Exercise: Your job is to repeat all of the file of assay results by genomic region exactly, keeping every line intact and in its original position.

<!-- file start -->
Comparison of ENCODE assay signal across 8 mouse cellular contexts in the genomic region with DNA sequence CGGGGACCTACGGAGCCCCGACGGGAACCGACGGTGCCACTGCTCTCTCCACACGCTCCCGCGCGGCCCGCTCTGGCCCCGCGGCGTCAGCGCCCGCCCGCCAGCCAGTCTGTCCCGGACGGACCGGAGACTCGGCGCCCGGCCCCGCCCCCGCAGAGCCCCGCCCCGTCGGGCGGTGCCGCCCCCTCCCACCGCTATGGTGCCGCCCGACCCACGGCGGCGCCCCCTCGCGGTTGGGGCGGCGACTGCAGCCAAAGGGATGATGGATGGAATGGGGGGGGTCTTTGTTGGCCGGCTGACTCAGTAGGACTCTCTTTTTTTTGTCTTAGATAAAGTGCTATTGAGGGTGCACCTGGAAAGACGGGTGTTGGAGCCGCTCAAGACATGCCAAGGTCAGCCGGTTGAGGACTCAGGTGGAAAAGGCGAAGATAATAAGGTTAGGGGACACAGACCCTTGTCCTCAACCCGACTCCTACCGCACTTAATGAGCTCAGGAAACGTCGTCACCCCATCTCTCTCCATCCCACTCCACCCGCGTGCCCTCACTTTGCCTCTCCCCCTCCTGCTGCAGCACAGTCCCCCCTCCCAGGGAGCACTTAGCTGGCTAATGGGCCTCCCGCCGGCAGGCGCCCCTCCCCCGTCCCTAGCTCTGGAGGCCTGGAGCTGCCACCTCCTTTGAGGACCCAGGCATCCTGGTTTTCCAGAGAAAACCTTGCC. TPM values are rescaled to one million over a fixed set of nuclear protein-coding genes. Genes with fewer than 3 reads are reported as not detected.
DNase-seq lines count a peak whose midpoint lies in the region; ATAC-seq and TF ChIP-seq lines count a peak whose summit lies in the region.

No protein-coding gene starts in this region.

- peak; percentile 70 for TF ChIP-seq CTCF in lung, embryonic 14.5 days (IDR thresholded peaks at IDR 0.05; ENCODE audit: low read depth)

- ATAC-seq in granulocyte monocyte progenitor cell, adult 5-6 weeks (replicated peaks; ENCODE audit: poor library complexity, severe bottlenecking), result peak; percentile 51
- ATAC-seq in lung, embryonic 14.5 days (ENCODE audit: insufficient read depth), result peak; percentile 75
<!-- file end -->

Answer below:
Comparison of ENCODE assay signal across 8 mouse cellular contexts in the genomic region with DNA sequence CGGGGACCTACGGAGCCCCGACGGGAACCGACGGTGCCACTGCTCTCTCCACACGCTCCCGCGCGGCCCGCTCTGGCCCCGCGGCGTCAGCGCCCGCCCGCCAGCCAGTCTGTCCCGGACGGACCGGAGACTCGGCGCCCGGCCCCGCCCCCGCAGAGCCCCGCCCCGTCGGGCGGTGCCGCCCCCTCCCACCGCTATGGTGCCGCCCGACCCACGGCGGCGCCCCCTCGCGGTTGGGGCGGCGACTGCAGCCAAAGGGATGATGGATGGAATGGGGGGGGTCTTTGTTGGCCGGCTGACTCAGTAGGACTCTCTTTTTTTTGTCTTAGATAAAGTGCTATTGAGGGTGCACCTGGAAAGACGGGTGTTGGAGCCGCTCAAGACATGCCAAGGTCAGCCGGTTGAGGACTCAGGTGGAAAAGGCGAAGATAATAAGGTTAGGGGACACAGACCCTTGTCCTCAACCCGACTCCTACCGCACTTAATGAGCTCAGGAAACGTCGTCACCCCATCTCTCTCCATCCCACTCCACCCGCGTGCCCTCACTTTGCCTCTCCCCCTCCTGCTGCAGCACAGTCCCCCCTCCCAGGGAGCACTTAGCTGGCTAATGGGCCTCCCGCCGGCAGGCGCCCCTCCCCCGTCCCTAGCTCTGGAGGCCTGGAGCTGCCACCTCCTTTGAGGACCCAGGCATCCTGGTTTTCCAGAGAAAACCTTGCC. TPM values are rescaled to one million over a fixed set of nuclear protein-coding genes. Genes with fewer than 3 reads are reported as not detected.
DNase-seq lines count a peak whose midpoint lies in the region; ATAC-seq and TF ChIP-seq lines count a peak whose summit lies in the region.

No protein-coding gene starts in this region.

- peak; percentile 70 for TF ChIP-seq CTCF in lung, embryonic 14.5 days (IDR thresholded peaks at IDR 0.05; ENCODE audit: low read depth)

- ATAC-seq in granulocyte monocyte progenitor cell, adult 5-6 weeks (replicated peaks; ENCODE audit: poor library complexity, severe bottlenecking), result peak; percentile 51
- ATAC-seq in lung, embryonic 14.5 days (ENCODE audit: insufficient read depth), result peak; percentile 75